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Creative Australia : National Cultural Policy 2013


On 13 March 2013, the former Minister for the Arts, Simon Crean, launched the National Cultural PolicyCreative Australia— the successor to Creative Nation delivered by Paul Keating in 1994. As the Prime Minister, Julia Gillard, stated, the policy is ‘a fresh expression of the values and priorities that will sustain Australia as a richly creative society in the 21st century’. It ‘continues the spirit of engagement with the arts embraced by my predecessors Gough Whitlam and Paul Keating, and affirms the centrality of the arts to our national identity, social cohesion and economic success’. The much anticipated release of Creative Australia has been long awaited with the policy being developed since the consultation process first commenced in 2009.

Creative Australia presents ‘a vision and strategy to place arts and culture at the centre of modern Australian life’. The policy document at page 45 sets out five overarching goals, developed in close consultation with the community. ‘These goals establish the framework which will drive future action... over the next 10 years … to ensure culture is strengthened as the expression of Australian identity and individual creativity’. The philosophy and goals of the policy have already been recognised in recent legislation passed by the Parliament as mentioned below.

What are the five policy goals?
  1. Recognise, respect and celebrate the centrality of Aboriginal and Torres Strait Islander cultures to the uniqueness of Australian identity.  
  2. Ensure that government support reflects the diversity of Australia and that all citizens, wherever they live, whatever their background or circumstances, have a right to shape our cultural identity and its expression. 
  3. Support excellence and the special role of artists and their creative collaborators as the source of original work and ideas, including telling Australian stories.
  4. Strengthen the capacity of the cultural sector to contribute to national life, community wellbeing and the economy.
  5. Ensure Australian creativity thrives here and abroad in the digitally enabled 21st century, by supporting innovation, the development of new creative content, knowledge and creative industries.
What will happen to the Australia Council?
Currently the Australia Council is the primary arts funding and advisory body in Australia committed to supporting artists and their work by providing assistance through the awarding of grants. The Australia Council will continue to direct ‘the nation’s cultural future’. In connection with the releasing of Creative Australia, the Australia Council will undergo structural reform ‘so that it is resourced, refocussed and renewed’. The recommendations for reform resulted from the independent review of the Australia Council in 2012 by Gabrielle Trainor and Angus James. The Creative Australia document had the following to say about the independent review of the Australia Council:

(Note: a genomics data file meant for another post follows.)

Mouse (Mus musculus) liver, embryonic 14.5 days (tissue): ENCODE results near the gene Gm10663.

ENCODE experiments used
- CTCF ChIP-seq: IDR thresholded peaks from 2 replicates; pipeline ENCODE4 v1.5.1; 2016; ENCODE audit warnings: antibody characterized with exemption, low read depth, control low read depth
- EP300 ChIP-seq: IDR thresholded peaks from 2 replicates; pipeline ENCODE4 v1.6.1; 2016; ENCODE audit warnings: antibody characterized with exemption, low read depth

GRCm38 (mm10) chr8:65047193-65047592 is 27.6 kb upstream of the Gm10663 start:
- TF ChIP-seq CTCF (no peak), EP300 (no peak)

‘the results of an independent review of the Australia Council by Mr Angus James and Ms Gabrielle Trainor were released in May 2012. The purpose of the review was to ensure that funding opportunities offered by the Australia Council reflect the diversity, innovation and excellence of Australia’s contemporary arts and cultural sector and that the Australia Council was well placed to support the goals of Creative Australia for the next decade.

The review found that Dr HC ‘Nugget’ Coombs’ original vision for the Australia Council was still relevant but should be updated to reflect its place in a 21st century Australia and the evolving contemporary arts sector’.
The existing Australia Council Act 1975 will be repealed by proposed new legislation to revamp and modernise the governance of the Australia Council, including the creation of a new skills-based board.

The Australia Council Bill 2013 and the Australia Council (Consequential and Transitional Provisions) Bill 2013 were introduced into the House of Representatives on 20 March 2013.

The new structure will reflect the intended purpose for the Australia Council in a 21st century context. The legislation will implement a new Grant Management scheme.

Show me the money!!
Through the Creative Australia policy, the Australian Government will provide $235 million to place arts and culture at the centre of modern Australian life. The reforms are backed by increased investment of $75.3 million over four years for the Australia Council. ‘The additional $75.3 million is to invest in developing artistic practice and skills and helping artists and organisations innovate and collaborate in these rapidly changing times’. Other items of expenditure are set out in the Creative Australia policy document.

As noted above, recent legislation passed before the release of the Creative Australia accords with the policy and builds upon its foundations. For example the National Portrait Gallery of Australia Act 2012 which established the Gallery as an independent Commonwealth statutory authority and the Protection of Cultural Objects on Loan Act 2013 which establishes an ‘immunity from seizure scheme’ for cultural objects on loan from foreign cultural institutions.   
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